Select BE-key vault > Secrets > Generate/Import. Enter a name for your secret, and paste the Service Bus connection string that you saved earlier.
Register a new application
In this procedure, you will register a new application with Azure AD, and give it read and retrieve access to key vault secrets. Finance and Operations will then use this application to retrieve Service Bus secrets.
In the Azure portal, select All services > Security > Azure Active Directory.
Select App registrations (preview) > New registration, and enter a name for your application.
Select the new application, and then select Certificates & secrets > New client secret. Enter a name for your secret, and set the secret so that it never expires. Then select Add.
Copy and save your new secret. You will use it later.
Secrets are visible only one time. If you forget to copy the secret, you will have to delete it and create a new secret.
Select Overview, and copy and save the application ID. You will use this value later.
Select All services > Security > Key vaults.
Select the key vault that you created earlier, and then select Access policies > Add new.
On the Principal blade, select your new registered application. Select the check boxes for the Get and List secret permissions to retrieve key vault secrets.
Save your new access policy.
Configure a Business Events endpoint
Sign in to the application and go to System administration > Setup > Business events.
Select Azure Service Bus Topic.
Set the required parameter values.
Consume a business event
The business scenario involves sending an email or a message to a team channel whenever a customer payment is posted for the USMF company. The message must contain details such as the customer account number, the customer name, and the amount of the payment.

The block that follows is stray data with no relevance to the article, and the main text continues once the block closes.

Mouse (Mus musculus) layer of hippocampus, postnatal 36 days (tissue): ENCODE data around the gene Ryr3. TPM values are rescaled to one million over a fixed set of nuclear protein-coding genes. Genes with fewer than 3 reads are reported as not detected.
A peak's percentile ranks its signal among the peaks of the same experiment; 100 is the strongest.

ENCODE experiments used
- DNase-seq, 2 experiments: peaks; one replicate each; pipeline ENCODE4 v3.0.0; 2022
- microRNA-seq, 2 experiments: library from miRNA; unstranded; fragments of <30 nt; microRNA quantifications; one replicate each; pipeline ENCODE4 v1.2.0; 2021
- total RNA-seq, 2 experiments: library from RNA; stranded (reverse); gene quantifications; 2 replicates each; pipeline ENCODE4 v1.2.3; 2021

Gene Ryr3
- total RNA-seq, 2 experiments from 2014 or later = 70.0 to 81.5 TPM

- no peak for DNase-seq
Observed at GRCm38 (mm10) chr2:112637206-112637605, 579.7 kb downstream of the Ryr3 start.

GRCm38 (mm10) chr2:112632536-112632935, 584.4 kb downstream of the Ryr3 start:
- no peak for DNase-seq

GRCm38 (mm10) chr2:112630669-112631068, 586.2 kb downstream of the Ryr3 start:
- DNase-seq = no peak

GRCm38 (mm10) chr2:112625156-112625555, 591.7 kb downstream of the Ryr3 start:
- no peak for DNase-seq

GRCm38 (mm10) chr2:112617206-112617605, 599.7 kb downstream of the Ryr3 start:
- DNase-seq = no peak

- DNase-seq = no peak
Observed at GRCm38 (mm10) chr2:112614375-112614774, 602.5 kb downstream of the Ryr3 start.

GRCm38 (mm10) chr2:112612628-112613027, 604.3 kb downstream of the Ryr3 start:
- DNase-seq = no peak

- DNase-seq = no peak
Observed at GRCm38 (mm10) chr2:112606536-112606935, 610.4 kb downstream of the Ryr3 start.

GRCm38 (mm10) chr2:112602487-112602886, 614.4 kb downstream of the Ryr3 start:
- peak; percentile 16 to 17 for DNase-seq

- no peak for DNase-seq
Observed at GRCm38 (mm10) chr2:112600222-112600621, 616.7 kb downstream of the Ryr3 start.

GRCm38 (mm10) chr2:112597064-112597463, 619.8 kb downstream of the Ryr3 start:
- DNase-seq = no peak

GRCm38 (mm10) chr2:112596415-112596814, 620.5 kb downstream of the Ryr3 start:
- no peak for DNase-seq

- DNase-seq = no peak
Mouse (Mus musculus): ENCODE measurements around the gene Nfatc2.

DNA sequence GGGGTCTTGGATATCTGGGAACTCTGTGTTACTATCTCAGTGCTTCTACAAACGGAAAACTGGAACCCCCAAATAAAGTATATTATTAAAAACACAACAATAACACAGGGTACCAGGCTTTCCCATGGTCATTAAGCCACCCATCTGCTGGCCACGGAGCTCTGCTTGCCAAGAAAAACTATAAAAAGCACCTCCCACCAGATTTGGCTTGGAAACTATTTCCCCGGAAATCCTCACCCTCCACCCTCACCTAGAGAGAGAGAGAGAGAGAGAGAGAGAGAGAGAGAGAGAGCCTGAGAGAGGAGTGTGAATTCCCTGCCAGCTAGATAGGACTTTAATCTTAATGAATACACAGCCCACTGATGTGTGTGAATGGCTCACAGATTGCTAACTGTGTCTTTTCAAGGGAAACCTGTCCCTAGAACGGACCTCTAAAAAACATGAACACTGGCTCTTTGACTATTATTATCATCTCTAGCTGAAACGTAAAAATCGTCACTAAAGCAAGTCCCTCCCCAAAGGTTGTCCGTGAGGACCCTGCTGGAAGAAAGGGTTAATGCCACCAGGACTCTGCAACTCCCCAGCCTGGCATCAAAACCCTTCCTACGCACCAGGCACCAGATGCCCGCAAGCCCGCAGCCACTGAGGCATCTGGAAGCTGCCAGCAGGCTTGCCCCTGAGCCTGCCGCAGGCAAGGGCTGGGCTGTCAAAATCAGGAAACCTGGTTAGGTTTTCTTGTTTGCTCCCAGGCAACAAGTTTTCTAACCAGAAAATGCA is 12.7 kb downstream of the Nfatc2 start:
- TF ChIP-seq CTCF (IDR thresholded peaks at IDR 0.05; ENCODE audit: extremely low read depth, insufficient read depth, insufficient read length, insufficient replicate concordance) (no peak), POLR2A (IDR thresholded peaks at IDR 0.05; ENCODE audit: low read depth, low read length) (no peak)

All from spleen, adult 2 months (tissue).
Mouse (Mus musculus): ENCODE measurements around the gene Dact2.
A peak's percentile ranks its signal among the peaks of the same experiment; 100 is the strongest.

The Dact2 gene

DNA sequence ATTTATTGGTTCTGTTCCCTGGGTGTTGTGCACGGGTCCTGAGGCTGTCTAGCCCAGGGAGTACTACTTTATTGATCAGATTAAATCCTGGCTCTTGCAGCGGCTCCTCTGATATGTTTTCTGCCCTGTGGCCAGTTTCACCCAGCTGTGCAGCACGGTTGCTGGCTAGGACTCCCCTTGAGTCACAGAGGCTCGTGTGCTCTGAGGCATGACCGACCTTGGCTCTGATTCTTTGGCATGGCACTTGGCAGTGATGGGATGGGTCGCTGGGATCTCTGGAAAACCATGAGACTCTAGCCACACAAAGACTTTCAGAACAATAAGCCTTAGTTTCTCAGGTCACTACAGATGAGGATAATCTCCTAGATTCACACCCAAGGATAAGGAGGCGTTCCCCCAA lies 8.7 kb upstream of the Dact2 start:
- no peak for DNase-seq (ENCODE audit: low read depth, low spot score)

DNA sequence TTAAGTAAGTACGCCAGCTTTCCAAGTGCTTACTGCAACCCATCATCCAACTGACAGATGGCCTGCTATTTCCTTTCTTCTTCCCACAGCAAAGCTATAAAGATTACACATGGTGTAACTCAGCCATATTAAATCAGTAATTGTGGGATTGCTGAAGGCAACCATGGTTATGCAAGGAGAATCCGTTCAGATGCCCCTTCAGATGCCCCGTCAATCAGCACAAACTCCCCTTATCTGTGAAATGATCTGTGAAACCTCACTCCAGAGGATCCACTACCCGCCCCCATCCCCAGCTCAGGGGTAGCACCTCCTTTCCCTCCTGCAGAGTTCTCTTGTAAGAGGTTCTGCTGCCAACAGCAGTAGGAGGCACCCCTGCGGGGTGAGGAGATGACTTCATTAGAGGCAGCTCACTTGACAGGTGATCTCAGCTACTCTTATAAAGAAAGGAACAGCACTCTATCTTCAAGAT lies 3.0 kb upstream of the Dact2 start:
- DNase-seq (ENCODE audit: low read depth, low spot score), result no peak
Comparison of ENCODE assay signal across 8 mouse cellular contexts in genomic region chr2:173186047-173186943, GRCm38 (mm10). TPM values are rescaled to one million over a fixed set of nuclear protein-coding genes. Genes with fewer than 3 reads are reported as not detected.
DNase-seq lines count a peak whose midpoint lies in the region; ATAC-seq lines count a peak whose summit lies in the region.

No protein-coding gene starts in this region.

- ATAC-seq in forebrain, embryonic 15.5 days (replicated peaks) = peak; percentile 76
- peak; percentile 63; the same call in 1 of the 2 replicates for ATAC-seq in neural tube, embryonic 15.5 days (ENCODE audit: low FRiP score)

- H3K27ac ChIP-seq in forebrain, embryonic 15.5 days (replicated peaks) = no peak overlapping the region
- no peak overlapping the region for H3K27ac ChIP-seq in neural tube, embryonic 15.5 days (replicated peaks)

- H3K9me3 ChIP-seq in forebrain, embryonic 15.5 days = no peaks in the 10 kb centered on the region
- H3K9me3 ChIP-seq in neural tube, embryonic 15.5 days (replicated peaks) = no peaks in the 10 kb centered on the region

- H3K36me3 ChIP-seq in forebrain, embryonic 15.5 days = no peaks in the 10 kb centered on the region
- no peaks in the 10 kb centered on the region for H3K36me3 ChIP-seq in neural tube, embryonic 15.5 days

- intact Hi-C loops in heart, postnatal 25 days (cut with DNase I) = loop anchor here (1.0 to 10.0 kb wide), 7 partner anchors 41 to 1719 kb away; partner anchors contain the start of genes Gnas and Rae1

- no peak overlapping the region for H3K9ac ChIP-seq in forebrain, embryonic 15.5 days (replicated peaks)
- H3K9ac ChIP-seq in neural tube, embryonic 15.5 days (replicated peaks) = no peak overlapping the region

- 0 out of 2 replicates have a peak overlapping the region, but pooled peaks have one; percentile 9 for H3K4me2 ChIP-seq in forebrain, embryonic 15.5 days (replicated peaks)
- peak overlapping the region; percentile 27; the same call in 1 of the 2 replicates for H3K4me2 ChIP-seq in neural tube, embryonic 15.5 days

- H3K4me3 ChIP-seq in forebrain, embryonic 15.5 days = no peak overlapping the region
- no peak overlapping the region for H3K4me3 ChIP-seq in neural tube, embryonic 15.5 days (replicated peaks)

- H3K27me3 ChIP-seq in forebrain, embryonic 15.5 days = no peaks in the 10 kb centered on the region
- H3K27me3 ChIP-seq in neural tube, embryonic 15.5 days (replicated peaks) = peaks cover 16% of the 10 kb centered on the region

Select the business event catalog and look for customer payment posted business event
Activate the business event for USMF company.
After you activate a business event that uses the new Service Bus endpoint, the application sends a test message to verify that the configuration is accurate and to cache the connection.
To verify that the test message has been received, in the Azure portal, select your BE-Topic Service Bus topic, and then go into the BE-USMF Service Bus subscription that you created earlier. Verify that the message count for the subscription shows a value of at least 1. If it doesn't, wait for the batch job to pick up your message.
Select All services > Integration > Logic Apps.
Create a new logic app in your resource group.
After your Logic Apps resource has been created, select the option to create a blank logic app.
Search for Service Bus, and select it.
Select the trigger that is named When a message is received in a topic subscription (auto-complete).
Auto-complete means that the message is deleted from the subscription queue after it's retrieved. Peek-lock authorizes concurrent consumers. It requires a call to the complete command of the Service Bus application programming interface (API) in order to delete the message.